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Investors may still be leery of muni bonds after recent sell-off

October 21, 2009|Tom Petruno

The municipal bond market has stabilized in recent days after a steep, two-week sell-off. A heavy supply of new bonds for sale nationwide this week will show whether tax-free yields have reached levels high enough to lure investors back.

On Tuesday, some large muni bond offerings were scaled back, suggesting that investors remained leery.

Cash poured into muni bonds in August and September as many investors rushed to lock in yields, fed up with near-zero returns on money market mutual funds and other short-term accounts.

But the strong demand for bonds, in pushing up prices of the securities, also pushed down their yields. The annualized tax-free yield on 10-year California general-obligation bonds plunged from 5.25% in late June to less than 4% by early October.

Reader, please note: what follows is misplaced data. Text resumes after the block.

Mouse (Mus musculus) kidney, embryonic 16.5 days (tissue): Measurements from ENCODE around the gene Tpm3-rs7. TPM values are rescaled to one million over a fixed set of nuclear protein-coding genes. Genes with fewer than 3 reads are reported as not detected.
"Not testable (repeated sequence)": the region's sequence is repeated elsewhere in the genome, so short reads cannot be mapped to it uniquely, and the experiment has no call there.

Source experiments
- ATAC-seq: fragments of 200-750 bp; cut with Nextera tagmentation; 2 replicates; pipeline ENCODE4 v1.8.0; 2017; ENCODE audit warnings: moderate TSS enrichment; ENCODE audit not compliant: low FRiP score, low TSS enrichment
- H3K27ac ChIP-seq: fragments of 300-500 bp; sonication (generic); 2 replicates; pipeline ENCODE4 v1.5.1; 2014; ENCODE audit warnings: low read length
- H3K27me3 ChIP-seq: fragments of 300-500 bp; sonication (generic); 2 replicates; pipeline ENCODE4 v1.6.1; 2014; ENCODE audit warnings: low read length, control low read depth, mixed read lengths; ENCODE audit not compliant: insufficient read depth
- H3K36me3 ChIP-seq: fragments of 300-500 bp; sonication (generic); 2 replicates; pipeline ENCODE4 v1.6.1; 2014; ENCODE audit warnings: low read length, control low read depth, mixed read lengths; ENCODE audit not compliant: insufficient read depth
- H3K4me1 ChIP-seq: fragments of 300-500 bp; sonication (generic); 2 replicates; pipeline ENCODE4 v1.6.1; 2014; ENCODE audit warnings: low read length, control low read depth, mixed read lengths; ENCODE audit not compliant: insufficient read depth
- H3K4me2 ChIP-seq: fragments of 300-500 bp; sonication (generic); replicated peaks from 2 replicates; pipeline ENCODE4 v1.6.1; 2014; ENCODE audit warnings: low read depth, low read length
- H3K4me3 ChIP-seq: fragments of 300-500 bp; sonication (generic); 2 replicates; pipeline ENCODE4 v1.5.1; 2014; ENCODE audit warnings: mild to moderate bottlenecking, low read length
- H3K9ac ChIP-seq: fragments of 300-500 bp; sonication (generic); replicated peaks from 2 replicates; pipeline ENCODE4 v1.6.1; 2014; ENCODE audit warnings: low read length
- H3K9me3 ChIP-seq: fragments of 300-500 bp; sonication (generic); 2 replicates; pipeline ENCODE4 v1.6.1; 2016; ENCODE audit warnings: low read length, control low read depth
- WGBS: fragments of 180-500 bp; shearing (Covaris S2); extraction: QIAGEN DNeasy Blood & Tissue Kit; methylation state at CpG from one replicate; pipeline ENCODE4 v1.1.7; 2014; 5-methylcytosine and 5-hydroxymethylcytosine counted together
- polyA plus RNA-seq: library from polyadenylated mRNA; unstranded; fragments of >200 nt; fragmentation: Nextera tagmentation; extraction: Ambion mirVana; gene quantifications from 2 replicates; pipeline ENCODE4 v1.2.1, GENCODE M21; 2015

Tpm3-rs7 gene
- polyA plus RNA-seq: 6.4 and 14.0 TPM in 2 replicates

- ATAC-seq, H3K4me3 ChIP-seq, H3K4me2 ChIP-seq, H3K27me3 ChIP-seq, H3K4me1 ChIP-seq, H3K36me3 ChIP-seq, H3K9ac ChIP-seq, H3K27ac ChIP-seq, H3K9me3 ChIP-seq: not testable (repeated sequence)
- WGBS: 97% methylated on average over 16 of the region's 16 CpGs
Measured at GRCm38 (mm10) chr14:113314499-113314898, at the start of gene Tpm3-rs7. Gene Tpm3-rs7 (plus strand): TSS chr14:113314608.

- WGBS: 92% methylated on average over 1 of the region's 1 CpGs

Then the muni market hit a wall, as buyers essentially went on strike. That wreaked havoc with California's attempt to sell $4.5 billion of new bonds the week of Oct. 5. The state was forced to boost yields sharply to get the deal done.

The sell-off in munis nationwide continued through late last week, pushing bond prices down and yields up. The share price of the Vanguard California Long-Term Tax-Exempt muni bond mutual fund slid from a 52-week high of $11.39 on Oct. 5 to $11.12 by Thursday, a loss of 2.4% -- a rude jolt for investors who had forgotten it's possible to lose money in bonds, if just on paper.

But the fund's share price has slipped just 1 cent since Thursday, to $11.11 on Tuesday, a sign that the selling wave has largely abated.

"There's more investor interest with yields up," said Parker Colvin, a muni bond trader at Stone & Youngberg in San Francisco. The yield on 10-year California general-obligation bonds has rebounded to about 4.5%, he said.

Still, some new muni bond offerings Tuesday attracted only modest buying by individual investors. An offering of $820 million of revenue bonds by the California Public Works Board garnered $67 million in orders from individuals, the state treasurer's office said. Most of that deal, however, is being offered exclusively to large investors.

Minnesota reduced a planned sale of $906 million in bonds and Maryland put off selling $600 million in securities to refinance older debt, Bloomberg News reported.


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